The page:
Sep 5 in Sports History: Cassius Clay wins Gold

In 1960: A young boxer from Louisville named Cassius Clay (His mamma named him Cassius, we gonna call him Cassius) won the Gold Medal in the light heavyweight division at the Rome Olympics. The 18-year-old future heavyweight champ defeated Zbiginew Pietrzykowski of Poland by a unanimous decision. He turned pro later that year and changed his name to Muhammed Ali in 1964.

In 1972 At the Munich Olympics, 11 Israeli athletes were taken hostage by a group of Palestinian militants and were later killed in a shootout. The Games were put on hold for 24 hours and 80,000 people attended a memorial service in the Olympic Stadium. The next day, after serious debate, IOC president Avery Brundage made the famous declaration, “the Games must go on.”

In 1994: In front of a national audience on Monday Night Football and a Candlestick Park record crowd, Jerry Rice of the San Francisco 49ers caught his third TD pass of the game to break Jim Brown’s NFL record with his 127th career touchdown. Rice’s three scores paced the Niners to an easy 44-14 victory over the Los Angeles Raiders. Rice went on to score an untouchable 208 career touchdowns (Marvin Harrison of the Colts is the current active leader with 110).

NBA General

August 8 in Sports History: The Dream Team brings home Gold

In 1992 The U.S. Men’s Olympic Basketball team clinched the gold medal with a 117-85 win over Croatia. The Dream Team, led by Michael Jordan, Magic Johnson, Larry Bird and Charles Barkley (to name a few) was simply the greatest basketball team ever assembled. The addition of Christian Laettner secured their place in basketball lore (kidding). They steamrolled their ridiculously overmatched opponents with victory margins averaging 44 points per game. It was funny to hear players such as Karl Malone and Johnson trying to be diplomatic when discussing opponents such as Angola (won by 68), Brazil (by 44) and Germany (43) by saying, “we have to be careful,” and “we don’t want this to turn into an all-star type game.” Barkley put it better by saying, “They in trouble. They in trouble.” (

In 1931: We all know how rare a perfect game is in baseball; as there have only been 17 such masterpieces (including one post season) throughout the history of the game. No-hitters, on the other hand, are a little different; and it seems almost every starting pitcher has a chance to catch lightning in a bottle – including forgettables such as Joe Barney, Ed Head, Jose Jimenez and Hod Eller (I swear I didn’t make those up). It was an obscure left-hander named Bobby Burke of the Washington Senators who accomplished the feat on this day in 1931. Burke shut down the Boston Red Sox 5-0. Burke had just a 38-46 career record with a 4.29 ERA, but will always be remembered in baseball legend for one brilliant afternoon. (


July 27 in Sports History: Atlanta Olympics bombing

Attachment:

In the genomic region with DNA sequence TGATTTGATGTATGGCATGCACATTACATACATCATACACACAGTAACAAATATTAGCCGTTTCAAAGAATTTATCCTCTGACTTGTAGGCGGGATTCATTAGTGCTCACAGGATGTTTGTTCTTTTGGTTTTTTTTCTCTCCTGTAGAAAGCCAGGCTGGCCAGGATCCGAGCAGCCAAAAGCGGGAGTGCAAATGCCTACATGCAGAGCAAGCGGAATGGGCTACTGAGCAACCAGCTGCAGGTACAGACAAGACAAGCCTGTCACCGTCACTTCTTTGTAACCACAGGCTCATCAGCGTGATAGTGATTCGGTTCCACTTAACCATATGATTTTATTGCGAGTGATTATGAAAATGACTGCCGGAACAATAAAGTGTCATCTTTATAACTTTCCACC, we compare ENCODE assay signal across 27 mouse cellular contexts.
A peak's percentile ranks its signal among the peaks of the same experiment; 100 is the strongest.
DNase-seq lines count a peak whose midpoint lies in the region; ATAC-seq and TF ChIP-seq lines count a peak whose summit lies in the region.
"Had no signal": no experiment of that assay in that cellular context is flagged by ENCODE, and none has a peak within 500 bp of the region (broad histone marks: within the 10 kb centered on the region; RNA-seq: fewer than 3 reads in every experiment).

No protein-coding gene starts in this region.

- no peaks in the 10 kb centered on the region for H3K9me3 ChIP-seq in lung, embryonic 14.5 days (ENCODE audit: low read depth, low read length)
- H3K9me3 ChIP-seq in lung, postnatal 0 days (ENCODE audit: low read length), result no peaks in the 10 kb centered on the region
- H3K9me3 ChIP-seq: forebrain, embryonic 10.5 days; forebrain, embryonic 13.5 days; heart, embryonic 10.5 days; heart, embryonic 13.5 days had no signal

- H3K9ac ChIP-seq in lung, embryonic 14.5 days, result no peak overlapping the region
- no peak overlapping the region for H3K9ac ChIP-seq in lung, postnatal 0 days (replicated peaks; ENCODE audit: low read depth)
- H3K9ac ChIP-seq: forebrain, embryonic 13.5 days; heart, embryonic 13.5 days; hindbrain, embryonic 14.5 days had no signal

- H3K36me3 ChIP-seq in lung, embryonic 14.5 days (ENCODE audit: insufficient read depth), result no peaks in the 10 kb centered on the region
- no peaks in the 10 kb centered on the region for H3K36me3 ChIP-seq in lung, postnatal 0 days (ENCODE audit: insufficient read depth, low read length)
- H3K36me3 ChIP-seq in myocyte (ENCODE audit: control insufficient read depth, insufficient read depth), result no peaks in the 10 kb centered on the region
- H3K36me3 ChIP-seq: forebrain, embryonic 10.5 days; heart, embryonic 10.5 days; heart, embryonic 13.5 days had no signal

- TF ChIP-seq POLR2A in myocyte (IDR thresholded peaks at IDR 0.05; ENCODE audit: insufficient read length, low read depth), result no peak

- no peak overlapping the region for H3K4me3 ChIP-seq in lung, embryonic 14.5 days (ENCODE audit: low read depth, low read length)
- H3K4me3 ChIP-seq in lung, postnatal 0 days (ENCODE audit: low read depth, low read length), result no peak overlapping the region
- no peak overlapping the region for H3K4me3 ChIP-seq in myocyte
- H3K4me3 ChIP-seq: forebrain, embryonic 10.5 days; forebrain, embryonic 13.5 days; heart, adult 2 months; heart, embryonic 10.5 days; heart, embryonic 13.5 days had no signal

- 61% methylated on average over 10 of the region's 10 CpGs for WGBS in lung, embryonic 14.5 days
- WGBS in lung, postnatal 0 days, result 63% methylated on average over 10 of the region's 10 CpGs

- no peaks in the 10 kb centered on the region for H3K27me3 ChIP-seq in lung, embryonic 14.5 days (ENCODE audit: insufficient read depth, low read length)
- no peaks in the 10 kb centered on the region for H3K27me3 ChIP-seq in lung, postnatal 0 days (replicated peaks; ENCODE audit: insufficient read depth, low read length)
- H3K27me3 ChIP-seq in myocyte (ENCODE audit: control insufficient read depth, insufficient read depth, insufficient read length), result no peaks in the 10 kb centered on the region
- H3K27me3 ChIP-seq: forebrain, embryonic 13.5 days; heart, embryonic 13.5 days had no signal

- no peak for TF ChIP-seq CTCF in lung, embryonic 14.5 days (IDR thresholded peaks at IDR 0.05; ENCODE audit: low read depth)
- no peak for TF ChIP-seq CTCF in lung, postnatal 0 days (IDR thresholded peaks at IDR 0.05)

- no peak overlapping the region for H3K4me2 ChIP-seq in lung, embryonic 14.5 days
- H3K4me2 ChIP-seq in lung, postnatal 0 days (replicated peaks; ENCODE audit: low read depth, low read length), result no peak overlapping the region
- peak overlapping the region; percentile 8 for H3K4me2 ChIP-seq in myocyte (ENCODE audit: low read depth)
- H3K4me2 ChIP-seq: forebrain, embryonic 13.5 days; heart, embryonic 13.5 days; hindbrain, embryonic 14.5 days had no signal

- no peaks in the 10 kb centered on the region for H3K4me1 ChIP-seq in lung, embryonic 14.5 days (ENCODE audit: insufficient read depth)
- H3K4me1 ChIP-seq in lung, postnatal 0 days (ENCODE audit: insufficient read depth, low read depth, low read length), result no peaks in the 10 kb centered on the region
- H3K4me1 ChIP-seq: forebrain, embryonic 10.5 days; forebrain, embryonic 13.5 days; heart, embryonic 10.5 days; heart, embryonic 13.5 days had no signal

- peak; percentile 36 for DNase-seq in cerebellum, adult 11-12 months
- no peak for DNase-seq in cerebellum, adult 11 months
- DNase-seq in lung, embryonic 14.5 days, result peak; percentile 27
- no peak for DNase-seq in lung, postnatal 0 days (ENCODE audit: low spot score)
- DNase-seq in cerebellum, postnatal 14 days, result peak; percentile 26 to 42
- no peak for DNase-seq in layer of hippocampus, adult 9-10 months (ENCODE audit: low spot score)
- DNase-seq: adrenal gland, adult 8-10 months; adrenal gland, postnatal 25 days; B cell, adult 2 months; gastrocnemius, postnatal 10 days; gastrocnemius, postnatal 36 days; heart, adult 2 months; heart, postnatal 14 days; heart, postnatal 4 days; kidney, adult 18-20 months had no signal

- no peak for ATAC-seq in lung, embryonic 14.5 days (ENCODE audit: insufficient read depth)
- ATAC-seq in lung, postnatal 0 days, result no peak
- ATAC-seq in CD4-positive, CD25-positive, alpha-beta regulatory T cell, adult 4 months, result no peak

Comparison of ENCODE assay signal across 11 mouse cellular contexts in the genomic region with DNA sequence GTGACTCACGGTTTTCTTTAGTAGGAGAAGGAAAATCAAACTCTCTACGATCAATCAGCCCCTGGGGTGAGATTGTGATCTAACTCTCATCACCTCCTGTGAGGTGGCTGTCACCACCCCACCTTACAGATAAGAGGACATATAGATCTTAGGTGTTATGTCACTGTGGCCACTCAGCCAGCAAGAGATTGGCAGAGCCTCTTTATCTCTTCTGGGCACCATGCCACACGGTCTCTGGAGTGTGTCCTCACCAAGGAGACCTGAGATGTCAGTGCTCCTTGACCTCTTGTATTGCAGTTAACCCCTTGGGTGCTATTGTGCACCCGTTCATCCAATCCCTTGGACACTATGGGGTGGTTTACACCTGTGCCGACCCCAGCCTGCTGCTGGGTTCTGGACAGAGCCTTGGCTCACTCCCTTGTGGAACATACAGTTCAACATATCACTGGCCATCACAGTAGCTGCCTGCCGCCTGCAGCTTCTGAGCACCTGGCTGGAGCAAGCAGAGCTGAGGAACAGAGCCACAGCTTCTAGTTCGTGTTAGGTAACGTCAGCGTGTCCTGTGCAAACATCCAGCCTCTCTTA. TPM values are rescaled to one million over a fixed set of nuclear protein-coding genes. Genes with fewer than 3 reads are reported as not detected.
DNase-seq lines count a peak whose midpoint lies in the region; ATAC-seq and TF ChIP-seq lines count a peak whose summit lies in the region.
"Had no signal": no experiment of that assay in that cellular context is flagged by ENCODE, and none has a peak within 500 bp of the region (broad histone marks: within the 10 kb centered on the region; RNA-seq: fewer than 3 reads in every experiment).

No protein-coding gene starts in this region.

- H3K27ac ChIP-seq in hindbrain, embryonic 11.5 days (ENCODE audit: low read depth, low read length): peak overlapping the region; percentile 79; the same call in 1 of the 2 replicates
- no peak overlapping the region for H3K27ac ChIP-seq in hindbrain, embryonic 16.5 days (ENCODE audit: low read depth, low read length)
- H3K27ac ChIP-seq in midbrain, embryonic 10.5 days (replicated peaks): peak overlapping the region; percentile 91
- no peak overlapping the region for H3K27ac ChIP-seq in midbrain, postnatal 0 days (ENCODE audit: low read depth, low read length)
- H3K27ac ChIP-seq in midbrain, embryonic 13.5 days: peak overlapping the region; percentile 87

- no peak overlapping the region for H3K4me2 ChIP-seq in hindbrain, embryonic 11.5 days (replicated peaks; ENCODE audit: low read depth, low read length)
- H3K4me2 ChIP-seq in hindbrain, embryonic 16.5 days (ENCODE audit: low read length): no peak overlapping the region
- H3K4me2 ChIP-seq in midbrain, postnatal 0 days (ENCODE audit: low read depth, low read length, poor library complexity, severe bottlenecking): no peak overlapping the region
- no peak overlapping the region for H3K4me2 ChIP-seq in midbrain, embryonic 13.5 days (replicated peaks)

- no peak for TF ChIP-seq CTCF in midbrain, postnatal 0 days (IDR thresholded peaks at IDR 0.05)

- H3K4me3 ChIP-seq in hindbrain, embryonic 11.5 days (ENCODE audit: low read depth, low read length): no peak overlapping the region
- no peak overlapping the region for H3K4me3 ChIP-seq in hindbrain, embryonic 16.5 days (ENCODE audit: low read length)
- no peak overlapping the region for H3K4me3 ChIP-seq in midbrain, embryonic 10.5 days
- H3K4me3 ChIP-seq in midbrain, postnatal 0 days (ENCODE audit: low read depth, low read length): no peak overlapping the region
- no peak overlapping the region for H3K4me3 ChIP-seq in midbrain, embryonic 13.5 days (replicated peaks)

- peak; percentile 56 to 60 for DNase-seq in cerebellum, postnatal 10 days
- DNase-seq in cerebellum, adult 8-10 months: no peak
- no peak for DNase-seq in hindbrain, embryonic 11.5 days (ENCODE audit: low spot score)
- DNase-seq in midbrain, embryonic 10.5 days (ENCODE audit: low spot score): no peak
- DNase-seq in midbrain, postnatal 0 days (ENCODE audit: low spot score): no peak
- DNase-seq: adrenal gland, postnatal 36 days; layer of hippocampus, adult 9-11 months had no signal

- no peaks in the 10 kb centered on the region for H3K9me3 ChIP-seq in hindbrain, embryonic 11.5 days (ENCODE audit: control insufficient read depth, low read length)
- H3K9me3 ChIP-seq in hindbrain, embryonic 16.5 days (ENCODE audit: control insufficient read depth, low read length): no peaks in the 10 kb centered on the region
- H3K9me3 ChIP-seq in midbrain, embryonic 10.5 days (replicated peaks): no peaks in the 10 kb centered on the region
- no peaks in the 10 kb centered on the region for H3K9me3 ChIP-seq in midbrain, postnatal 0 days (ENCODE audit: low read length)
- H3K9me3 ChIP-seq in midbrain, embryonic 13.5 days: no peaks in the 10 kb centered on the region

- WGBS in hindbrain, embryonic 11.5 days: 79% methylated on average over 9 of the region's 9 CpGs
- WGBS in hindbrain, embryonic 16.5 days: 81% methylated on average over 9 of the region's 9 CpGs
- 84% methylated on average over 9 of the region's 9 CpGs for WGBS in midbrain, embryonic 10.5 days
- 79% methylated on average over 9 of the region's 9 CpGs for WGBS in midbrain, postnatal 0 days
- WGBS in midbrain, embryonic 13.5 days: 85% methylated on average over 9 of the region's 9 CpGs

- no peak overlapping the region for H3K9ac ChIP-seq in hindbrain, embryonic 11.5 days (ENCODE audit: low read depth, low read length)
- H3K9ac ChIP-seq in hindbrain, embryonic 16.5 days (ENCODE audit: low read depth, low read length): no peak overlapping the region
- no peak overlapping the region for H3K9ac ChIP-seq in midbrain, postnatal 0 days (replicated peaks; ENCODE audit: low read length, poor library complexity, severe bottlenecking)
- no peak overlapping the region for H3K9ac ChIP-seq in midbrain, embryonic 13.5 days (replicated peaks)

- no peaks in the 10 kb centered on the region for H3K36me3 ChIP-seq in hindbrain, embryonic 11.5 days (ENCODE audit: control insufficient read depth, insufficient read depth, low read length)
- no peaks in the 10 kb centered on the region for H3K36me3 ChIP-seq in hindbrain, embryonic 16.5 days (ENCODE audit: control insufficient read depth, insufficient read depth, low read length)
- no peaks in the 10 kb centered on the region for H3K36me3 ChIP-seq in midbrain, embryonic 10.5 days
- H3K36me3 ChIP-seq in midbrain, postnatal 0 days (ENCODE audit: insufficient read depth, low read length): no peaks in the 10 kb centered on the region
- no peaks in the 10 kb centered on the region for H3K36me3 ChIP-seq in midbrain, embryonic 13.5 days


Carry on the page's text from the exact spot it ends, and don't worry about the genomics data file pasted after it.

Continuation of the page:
In 1933: Joe DiMaggio was just getting warmed up for his magical 56-game hitting streak in 1941, as his 61-game streak came to an end. As an 18-year old in his first year of pro baseball with the San Francisco Seals of the Pacific Coast League, Dimaggio got a hit on May 28 and didn’t stop for 61 straight; at one point needing six batters in front of him to reach base in the last inning before hitting a double to keep the streak alive.

In 1996: A pipe bomb exploded in the Centennial Olympic Park in Atlanta during a late-night concert at the Summer Olympics. One person was killed and over a hundred people were injured when the bomb exploded shortly after 1 A.M. Despite heavy security at all of the venues and a bomb threat that was called in shortly before the explosion, police were unable to completely evacuate the area in time. The games continued without interruption, and a man named Eric Rudolph later plead guilty and received three consecutive life prison terms (for this and two other bombings). Rudolph was only sentenced in 2005, nine years after a security guard named Richard Jewell was originally accused and later cleared.


But I’m the only gay games in the village

The Gay Games start this week in Chicago but all is not well in the arena of gay competition. Apparently a big dustup is happening between the Gay Games and the World Outgames organizers. The original Montreal host committee of the Gay Games told the original federation to go sit on it and started their own Outgames. And now we have two competing gay olympics.

The Gay Games will be held from July 15 to the 22 but the World Outgames will be held from July 24 to August 5 so there will be time for the athletes to head north from Chicago and compete in both events if they’d like. Here’s a thought, one organization could just shift their event by 2 years and then there’d be no competition between events. Double the gaiety! Sadly, Daffyd from Llandewi Breffi will not be attending either of the gay games.

By the way, famous athletes and entertainers attending the events will be Greg Louganis, Martina Navratilova, Margaret Cho, Liza Minelli and Michael Strahan. OK, maybe not Michael Strahan.

[SFGATE]: Another gay games — feud sparks rivalry